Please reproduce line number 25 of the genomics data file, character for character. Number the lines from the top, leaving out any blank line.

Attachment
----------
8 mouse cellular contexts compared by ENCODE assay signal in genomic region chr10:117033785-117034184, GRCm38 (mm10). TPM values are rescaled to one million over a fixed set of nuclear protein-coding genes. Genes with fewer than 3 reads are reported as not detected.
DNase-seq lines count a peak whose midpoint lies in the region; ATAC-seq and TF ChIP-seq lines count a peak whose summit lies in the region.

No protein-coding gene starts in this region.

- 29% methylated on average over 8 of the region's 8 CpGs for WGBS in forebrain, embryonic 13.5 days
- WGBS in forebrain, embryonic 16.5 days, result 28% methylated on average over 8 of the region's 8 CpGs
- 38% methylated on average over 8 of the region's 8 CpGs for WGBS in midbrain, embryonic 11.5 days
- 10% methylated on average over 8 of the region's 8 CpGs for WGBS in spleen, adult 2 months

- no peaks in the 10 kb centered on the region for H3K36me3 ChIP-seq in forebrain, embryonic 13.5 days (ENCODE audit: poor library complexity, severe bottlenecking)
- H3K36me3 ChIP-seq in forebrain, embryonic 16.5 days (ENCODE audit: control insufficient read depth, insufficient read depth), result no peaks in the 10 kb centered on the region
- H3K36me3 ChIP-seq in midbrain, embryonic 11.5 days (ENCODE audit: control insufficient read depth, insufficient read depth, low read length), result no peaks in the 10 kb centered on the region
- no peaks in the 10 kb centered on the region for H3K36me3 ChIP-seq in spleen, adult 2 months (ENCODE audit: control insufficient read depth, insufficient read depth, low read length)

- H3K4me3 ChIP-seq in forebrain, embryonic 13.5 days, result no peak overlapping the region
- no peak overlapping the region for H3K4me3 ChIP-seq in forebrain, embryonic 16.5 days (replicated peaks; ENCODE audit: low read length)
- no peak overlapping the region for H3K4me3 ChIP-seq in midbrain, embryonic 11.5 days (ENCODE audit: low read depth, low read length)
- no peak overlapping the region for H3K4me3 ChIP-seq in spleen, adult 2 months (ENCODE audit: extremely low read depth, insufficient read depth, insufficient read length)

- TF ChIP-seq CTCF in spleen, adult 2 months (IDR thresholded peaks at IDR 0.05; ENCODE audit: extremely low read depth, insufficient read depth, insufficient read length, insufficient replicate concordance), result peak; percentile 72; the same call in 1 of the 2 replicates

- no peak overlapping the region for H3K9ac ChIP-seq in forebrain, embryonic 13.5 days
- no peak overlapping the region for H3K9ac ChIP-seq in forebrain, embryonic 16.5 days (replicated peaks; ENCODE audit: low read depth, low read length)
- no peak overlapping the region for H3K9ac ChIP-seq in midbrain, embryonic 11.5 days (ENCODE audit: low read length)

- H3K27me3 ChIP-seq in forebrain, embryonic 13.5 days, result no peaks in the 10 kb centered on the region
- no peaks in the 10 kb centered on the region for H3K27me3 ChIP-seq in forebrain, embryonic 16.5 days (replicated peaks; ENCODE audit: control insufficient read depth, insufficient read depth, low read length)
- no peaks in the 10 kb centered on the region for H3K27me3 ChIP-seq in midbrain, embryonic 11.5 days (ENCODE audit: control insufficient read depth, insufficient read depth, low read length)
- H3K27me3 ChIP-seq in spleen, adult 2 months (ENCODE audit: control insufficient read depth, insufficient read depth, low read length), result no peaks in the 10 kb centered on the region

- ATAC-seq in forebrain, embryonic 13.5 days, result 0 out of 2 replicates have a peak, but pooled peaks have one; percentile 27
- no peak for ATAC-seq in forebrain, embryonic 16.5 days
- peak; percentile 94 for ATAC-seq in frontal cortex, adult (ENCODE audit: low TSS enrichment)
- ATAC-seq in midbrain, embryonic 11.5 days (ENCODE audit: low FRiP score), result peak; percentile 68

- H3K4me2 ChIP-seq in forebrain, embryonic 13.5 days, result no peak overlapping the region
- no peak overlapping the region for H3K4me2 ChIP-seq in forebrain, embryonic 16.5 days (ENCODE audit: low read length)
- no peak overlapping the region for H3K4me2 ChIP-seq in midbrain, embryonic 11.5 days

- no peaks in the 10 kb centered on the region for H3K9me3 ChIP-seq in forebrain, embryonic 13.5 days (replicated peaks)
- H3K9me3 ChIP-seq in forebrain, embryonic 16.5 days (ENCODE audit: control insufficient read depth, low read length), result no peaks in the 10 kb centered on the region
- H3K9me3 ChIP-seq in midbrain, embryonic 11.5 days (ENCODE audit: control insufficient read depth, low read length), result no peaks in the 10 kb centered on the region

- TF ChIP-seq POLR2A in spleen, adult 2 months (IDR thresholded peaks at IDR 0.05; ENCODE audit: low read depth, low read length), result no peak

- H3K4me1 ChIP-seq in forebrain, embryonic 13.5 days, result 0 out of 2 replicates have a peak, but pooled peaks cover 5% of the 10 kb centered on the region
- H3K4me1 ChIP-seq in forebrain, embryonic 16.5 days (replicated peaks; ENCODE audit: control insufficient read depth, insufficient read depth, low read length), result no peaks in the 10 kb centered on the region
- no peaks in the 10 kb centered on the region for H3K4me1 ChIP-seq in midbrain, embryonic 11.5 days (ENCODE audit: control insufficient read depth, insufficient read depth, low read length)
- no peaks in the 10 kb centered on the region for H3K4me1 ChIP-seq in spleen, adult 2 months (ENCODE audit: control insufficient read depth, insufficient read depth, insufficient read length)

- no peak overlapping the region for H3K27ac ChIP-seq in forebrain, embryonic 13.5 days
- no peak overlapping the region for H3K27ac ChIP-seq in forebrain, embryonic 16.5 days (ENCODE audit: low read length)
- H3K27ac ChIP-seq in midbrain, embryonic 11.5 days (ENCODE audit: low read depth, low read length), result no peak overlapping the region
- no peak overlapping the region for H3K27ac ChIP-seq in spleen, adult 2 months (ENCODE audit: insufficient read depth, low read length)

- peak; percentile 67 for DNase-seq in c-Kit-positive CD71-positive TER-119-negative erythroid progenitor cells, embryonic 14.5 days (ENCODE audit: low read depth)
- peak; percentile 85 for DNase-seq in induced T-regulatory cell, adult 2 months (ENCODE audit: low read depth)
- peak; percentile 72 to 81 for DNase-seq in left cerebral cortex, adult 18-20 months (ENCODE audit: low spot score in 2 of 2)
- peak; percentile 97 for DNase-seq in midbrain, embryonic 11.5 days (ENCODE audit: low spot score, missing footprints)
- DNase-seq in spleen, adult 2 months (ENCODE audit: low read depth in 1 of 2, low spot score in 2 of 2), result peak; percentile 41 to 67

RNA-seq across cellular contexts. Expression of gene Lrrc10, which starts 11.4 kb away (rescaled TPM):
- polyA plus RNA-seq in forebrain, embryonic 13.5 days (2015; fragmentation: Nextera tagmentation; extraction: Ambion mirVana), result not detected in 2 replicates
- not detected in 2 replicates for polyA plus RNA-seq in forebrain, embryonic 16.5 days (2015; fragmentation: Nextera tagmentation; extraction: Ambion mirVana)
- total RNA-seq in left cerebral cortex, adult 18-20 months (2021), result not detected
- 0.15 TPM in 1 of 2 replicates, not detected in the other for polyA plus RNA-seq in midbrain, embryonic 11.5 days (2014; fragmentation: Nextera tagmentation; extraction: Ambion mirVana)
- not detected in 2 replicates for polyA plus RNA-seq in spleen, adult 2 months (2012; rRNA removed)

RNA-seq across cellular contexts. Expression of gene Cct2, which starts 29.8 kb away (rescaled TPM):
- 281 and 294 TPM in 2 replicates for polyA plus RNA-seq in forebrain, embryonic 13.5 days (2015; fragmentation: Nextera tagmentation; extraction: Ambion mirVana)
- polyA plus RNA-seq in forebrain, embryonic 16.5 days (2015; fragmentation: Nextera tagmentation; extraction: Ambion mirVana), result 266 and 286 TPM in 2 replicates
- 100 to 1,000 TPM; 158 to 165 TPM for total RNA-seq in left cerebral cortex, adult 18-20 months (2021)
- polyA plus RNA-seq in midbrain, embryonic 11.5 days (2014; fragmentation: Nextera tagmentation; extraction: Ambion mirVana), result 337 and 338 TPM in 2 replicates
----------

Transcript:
- no peak for ATAC-seq in forebrain, embryonic 16.5 days